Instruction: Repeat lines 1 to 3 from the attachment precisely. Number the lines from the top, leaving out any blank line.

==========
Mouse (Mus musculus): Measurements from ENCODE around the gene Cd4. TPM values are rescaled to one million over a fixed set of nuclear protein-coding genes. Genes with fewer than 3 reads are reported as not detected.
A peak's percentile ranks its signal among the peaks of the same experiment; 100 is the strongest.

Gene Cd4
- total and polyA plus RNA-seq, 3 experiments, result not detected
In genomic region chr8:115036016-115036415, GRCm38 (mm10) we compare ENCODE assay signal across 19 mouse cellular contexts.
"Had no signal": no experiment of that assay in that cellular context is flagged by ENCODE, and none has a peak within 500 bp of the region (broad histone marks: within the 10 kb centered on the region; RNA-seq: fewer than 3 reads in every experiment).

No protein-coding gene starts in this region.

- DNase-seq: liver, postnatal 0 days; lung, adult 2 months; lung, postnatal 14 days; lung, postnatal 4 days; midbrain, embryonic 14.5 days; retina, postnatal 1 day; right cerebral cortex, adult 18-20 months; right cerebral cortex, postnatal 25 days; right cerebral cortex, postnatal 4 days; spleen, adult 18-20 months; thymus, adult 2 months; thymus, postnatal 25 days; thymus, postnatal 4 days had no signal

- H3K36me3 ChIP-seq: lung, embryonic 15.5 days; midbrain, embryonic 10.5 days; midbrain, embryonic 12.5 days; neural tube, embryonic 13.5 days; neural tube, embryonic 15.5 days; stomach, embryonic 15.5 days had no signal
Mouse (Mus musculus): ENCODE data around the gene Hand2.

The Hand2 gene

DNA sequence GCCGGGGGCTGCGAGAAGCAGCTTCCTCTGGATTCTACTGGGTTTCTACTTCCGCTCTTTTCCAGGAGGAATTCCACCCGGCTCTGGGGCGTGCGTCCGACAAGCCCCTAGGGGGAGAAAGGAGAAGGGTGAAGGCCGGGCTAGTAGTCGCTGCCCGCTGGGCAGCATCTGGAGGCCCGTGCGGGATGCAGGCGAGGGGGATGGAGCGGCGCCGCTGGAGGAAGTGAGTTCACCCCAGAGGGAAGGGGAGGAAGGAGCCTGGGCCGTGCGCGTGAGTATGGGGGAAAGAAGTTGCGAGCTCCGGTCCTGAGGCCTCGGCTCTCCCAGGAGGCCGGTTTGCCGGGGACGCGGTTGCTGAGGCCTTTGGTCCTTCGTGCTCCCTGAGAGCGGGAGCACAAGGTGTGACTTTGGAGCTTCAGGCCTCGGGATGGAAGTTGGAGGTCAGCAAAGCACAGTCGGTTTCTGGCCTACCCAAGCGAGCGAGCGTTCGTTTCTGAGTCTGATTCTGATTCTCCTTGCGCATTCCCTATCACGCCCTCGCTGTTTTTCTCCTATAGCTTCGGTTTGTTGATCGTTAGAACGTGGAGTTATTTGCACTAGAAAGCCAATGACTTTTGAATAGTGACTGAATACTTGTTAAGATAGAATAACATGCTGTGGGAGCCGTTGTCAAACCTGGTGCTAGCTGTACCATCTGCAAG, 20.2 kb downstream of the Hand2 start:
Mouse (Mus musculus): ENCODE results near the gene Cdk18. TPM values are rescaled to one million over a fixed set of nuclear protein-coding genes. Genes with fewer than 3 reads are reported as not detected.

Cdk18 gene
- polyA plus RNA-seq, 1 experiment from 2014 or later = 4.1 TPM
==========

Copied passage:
Mouse (Mus musculus): Measurements from ENCODE around the gene Cd4. TPM values are rescaled to one million over a fixed set of nuclear protein-coding genes. Genes with fewer than 3 reads are reported as not detected.
A peak's percentile ranks its signal among the peaks of the same experiment; 100 is the strongest.

Gene Cd4